Efficient or Not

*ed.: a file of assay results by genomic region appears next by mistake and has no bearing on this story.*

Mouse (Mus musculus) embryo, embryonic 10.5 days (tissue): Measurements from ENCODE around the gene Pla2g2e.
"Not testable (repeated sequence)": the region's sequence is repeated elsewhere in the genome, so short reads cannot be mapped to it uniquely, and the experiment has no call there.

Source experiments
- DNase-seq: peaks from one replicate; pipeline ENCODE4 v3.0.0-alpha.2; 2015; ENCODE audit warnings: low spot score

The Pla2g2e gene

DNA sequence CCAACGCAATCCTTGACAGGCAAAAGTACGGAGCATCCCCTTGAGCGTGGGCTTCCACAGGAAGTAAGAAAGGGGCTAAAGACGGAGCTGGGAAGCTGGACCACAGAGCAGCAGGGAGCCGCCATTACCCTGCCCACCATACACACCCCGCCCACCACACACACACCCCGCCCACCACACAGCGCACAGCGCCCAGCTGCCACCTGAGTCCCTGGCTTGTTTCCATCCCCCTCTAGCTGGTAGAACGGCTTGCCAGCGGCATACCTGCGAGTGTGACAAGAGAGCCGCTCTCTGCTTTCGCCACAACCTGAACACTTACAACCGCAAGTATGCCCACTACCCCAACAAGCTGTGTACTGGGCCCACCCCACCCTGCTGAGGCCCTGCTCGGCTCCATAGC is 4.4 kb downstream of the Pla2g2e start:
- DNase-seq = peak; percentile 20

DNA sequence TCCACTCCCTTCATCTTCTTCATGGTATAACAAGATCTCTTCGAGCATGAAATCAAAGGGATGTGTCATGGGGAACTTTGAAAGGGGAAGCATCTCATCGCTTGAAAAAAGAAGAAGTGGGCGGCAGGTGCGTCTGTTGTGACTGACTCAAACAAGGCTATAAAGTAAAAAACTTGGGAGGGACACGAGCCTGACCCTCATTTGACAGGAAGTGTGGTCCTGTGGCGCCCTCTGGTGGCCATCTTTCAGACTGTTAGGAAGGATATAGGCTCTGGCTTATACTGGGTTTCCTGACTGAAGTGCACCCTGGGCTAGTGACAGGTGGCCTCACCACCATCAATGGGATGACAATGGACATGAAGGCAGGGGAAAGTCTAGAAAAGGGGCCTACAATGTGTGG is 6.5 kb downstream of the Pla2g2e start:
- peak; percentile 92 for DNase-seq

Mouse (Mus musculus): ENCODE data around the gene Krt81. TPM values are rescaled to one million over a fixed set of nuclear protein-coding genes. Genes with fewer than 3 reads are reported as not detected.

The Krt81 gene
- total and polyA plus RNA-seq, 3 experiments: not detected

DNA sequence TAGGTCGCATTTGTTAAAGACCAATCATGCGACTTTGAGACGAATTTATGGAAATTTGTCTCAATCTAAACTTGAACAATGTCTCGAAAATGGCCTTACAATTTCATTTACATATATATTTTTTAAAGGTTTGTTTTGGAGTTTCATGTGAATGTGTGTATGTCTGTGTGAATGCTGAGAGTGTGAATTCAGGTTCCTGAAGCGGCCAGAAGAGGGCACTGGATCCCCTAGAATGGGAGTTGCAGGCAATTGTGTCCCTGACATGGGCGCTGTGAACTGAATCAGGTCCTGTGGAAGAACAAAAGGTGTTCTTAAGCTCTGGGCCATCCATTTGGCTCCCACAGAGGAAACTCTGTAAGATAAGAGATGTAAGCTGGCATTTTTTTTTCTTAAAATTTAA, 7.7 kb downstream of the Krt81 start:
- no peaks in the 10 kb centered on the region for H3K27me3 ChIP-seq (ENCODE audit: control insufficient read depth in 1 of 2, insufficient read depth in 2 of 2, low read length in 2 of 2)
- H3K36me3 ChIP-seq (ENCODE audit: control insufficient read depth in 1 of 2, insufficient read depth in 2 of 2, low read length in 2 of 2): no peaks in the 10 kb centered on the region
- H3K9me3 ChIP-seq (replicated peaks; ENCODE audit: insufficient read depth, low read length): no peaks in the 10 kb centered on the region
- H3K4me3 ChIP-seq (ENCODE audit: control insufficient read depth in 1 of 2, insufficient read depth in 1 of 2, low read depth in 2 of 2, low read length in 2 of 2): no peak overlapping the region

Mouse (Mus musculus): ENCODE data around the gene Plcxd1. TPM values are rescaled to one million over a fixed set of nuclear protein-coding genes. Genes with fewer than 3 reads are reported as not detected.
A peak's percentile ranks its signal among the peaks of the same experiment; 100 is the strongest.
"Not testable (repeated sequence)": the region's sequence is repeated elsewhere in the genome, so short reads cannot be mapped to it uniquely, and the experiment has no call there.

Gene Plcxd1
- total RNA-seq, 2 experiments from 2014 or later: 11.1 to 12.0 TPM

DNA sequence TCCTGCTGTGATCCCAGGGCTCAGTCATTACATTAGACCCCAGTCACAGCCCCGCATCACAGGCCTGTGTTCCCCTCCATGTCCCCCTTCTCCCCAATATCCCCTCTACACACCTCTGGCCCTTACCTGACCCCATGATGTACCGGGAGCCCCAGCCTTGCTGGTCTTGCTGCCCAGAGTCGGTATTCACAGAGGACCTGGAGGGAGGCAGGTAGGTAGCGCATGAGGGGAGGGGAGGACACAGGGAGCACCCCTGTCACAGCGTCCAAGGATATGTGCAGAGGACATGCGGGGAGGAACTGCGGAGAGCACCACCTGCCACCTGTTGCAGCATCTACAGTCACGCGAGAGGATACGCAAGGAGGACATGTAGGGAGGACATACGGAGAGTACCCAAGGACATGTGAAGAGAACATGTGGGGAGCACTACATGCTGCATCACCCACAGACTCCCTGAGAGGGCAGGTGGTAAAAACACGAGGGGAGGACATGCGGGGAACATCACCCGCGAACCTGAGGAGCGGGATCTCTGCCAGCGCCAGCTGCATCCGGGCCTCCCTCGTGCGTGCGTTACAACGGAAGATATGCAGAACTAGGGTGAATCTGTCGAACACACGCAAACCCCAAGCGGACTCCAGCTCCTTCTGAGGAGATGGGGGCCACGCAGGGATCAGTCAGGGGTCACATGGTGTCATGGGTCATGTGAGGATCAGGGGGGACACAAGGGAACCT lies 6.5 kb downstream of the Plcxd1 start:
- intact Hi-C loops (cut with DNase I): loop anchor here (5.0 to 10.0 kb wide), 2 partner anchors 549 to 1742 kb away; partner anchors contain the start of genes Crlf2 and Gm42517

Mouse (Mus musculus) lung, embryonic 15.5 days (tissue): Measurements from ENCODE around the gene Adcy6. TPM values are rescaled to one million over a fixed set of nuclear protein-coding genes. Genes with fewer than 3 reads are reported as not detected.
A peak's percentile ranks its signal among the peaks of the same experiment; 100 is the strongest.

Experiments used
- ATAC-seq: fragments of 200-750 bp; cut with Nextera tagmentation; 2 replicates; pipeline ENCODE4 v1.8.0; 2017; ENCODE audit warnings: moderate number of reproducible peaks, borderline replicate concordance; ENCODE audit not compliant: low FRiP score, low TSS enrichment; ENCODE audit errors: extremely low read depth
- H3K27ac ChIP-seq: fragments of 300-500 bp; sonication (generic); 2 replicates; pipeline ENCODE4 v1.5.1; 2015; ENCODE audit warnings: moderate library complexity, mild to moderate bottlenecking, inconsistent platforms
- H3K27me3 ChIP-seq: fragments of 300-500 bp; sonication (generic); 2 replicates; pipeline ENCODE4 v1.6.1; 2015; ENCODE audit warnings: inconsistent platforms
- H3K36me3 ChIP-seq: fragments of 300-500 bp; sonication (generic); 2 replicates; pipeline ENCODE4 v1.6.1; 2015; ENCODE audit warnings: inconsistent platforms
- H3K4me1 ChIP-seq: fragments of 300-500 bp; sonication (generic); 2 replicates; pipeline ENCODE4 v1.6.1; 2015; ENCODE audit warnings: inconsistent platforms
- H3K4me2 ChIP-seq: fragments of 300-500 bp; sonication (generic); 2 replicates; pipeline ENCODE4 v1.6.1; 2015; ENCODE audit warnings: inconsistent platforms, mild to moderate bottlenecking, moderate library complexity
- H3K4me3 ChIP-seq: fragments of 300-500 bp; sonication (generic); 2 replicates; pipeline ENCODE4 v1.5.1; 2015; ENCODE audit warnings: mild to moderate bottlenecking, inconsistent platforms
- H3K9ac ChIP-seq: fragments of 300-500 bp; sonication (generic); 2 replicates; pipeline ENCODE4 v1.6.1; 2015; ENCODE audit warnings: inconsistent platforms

?"> The Nucleus report also makes statements about the declining effectiveness of spam filters in the face of an increasing volume of spam. This sounds more plausible. Indeed, the MessageLabs research indicates that 76 percent of the mail it processed in May was spam, up from 67 percent just a month earlier. Clearly, even very effective spam filters will keep letting spam through unless they are perfect, and we know theyre not perfect.But the Nucleus report speaks derisively of spam filers: "The impact of filtering technology on the volume of spam has dropped from 26 to 20 percent," it says. "Whereas spam filters have become more sophisticated over the past year, sheer growth in messages sent by spammers and corporate hesitation to set aggressive filters are among key factors driving this figure." Twenty percent? Where do they get such a number? Ive been involved in many a performance test of spam-filtering systems. Ill admit that there are limitations in benchmarking, but I feel safe saying that even bad filters stop well more than 20 percent. Once again, I asked Nucleus. Its response: "This indicates not the decreasing effectiveness of filterswe all agree they have gotten betterbut the corresponding increase in the number of spam messages received per user and the reluctance of administrators to set overaggressive filtering." This is dissatisfying. The report speaks of percentages. How can the filters have gotten better and yet detect a smaller percentage of spam? Maybe its just explained badly, but Im not inclined to give it that much credit. We see cost numbers like this all the time, and they always look fishy to me. Usually, we see them after some major worm outbreak, and we hear how it cost American business $8 billion. Think critically about such numbers. Hurricane Floyd ripped up the East Coast a few years ago, destroying property all along the wayincluding in my townand the cost of that was estimated at $4.5 billion. How much damage can a worm really do? Put your spam in that perspective. Security Center Editor Larry Seltzer has worked in and written about the computer industry since 1983. Check out eWEEK.coms Security Center at http://security.eweek.com for the latest security news, reviews and analysis.
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